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Circumnavigating the globe using only the power of the sun

Circumnavigating the globe using only the power of the sun

Mar 10, 2015

Circumnavigating the globe without a single drop of fuel is a vision that will soon become reality. The futuristic Solar Impulse aircraft is scheduled to do just that in 2015 solely on solar power. It has to be particularly lightweight and strong. Specialty plastics from Bayer MaterialScience make it possible.

At 72 meters, the wingspan rivals that of the largest passenger aircraft, yet the tiny cabin beneath the wings offers space for only a single person, the pilot. It is a very special aircraft that is embarking on an equally unique mission: the first manned flight around the world without fuel. Powered by nothing but the sun’s energy, the ultra-lightweight Solar Impulse 2 plane is scheduled to perform this pioneering feat in 2015.

The project was initiated more than ten years ago by Bertrand Piccard and André Borschberg, both of Switzerland. They want to show the tremendous potential harbored by new technologies for energy efficiency and renewable energies.

They began demonstrating this in 2010 with a previous model of the aircraft, which proved that is possible to fly day and night on solar power alone and successfully completed numerous test flights – initially in Europe, with flights from Switzerland to Paris and Brussels, for instance, and later to Spain and Morocco. A flight across the United States followed in 2013. The decisive second model was then presented in April 2014 and will set off on its epic journey the following year powered by more than 17,000 solar cells on its wings.

Its success is highly dependent on the appropriate materials. The aircraft has to be lightweight to compensate for the weight of the batteries. These store the electricity generated by the solar cells so that the Solar Impulse can also be in the air at night. And it has to be very strong in order to withstand the extreme conditions at high altitudes.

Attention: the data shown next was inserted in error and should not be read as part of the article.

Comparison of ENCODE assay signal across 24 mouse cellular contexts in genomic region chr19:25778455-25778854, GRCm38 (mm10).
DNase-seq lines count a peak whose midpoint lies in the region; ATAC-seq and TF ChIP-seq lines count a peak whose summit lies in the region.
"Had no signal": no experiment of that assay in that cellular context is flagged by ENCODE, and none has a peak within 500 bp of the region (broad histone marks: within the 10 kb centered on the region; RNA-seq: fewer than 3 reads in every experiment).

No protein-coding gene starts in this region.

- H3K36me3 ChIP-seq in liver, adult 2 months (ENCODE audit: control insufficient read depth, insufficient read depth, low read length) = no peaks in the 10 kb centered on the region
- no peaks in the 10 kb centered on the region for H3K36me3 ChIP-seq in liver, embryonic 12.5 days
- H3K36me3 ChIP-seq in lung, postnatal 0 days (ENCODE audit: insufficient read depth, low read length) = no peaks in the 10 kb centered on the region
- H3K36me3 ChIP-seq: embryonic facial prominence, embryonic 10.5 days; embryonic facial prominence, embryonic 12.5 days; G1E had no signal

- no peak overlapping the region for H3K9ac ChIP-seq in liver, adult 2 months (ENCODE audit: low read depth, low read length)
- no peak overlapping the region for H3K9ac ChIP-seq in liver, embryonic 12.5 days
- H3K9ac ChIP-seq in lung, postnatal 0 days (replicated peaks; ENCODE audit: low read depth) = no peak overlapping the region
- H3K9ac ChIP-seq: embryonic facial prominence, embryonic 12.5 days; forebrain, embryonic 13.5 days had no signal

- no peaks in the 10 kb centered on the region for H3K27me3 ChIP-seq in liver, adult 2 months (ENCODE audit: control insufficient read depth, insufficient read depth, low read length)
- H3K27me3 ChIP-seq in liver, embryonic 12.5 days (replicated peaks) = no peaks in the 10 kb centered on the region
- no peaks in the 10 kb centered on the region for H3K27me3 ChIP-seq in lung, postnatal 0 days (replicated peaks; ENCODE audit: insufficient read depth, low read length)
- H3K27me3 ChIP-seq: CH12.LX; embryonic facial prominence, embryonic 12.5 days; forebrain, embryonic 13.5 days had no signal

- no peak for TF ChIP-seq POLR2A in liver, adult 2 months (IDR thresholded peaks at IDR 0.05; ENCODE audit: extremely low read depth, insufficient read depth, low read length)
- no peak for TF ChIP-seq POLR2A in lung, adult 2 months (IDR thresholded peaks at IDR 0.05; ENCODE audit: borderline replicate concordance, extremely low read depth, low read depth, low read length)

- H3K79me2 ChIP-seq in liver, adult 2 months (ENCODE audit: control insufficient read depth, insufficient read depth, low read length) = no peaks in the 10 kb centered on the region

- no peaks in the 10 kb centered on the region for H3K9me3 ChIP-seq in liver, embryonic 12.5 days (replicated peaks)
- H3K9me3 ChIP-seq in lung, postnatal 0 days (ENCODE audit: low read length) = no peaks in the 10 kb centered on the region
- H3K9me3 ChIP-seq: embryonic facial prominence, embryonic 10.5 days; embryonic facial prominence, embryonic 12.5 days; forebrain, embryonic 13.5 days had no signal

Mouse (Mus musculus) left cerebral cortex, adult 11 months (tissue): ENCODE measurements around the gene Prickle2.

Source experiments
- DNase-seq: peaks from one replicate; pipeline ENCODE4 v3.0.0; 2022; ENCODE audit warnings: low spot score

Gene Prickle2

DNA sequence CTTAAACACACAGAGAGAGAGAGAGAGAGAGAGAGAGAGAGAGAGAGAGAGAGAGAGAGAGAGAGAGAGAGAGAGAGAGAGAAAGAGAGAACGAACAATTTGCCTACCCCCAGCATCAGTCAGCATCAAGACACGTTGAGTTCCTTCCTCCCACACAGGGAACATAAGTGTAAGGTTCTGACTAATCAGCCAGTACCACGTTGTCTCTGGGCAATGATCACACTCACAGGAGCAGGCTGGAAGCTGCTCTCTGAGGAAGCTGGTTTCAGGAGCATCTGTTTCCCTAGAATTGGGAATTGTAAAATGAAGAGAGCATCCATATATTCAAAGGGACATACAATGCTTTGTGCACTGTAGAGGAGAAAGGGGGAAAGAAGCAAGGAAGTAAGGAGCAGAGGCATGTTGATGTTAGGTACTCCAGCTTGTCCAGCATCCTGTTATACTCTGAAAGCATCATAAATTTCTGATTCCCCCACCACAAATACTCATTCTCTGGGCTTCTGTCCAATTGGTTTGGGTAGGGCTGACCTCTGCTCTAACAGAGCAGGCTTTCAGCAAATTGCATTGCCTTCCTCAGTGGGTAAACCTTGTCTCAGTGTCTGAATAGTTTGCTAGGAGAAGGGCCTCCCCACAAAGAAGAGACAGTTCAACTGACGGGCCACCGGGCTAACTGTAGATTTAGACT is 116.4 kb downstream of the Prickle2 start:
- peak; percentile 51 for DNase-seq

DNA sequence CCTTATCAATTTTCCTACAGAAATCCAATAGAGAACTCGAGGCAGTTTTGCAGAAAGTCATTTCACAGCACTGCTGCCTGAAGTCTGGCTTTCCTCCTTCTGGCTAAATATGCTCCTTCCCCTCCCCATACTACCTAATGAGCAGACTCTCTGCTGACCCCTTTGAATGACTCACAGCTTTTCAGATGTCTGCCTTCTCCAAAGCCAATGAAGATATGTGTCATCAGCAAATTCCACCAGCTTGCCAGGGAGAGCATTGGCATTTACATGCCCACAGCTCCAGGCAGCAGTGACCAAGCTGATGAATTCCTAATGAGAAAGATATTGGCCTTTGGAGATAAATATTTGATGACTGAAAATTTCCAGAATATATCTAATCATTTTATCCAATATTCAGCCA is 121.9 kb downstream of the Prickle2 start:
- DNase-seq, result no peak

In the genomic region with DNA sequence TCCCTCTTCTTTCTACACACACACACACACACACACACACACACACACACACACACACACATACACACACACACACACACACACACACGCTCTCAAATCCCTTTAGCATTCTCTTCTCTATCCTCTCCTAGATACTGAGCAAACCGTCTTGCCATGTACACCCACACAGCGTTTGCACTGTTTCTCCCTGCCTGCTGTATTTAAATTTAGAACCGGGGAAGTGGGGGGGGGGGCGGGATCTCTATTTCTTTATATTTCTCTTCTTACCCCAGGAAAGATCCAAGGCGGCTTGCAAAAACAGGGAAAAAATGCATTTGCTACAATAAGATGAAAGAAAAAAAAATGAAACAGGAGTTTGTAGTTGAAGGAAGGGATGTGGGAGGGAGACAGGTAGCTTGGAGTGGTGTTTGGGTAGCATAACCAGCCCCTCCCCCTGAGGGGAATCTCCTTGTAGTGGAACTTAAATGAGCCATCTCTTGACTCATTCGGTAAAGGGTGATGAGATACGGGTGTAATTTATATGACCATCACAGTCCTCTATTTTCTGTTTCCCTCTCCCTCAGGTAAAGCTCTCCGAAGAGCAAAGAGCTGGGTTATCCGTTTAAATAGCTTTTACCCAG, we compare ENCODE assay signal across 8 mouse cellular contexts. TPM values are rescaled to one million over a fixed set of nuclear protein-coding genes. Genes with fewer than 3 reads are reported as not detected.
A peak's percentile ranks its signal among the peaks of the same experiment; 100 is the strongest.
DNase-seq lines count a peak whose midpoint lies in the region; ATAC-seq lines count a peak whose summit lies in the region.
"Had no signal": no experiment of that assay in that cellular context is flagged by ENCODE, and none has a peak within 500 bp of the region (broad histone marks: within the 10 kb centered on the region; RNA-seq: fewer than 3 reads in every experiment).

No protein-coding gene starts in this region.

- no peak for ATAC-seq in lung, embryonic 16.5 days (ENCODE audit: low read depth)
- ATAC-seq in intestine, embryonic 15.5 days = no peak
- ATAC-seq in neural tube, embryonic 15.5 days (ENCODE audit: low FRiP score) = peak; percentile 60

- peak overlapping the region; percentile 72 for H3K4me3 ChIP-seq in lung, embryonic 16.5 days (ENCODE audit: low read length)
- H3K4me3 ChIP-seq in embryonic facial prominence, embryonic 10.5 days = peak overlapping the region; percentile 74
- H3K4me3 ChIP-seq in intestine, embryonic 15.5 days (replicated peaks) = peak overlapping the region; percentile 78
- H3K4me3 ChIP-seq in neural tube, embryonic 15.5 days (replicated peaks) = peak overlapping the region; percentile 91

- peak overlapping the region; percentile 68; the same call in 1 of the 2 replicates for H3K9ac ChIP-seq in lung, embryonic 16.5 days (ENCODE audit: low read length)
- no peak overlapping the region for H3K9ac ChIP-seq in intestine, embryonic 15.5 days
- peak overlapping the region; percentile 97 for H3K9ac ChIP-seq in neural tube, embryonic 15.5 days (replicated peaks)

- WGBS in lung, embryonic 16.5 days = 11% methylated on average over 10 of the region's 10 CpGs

Innovative materials
An official project partner since 2010, Bayer MaterialScience developed innovative, tailored plastics for both aircraft. Furthermore, the company has sole responsibility for the complete design of the cockpit shell of the second aircraft. One of the things Bayer MaterialScience is providing for this purpose is an innovative, extremely high-performance insulating material. Highly efficient insulation is particularly important for the aircraft, because it is subject to extreme temperature fluctuations.

Other materials and solutions from Bayer MaterialScience are also used. For example, thin panels made from the transparent, high-performance plastic polycarbonate for the cockpit window, or rigid polyurethane foam for insulating the batteries. Last but not least, there are raw materials for adhesives and for the shimmering silvery coating that covers large portions of the aircraft.

Flying laboratory
Bayer MaterialScience also provides such materials to other markets and industries, e.g. for lightweight construction in the automotive industry, for building insulation and for thermal management in consumer electronics. The involvement in the Solar Impulse project ultimately benefits the further development of key sectors. Bayer MaterialScience can use the “flying laboratory” to further improve its existing products and solutions, test new things and thus come up with new potential applications.

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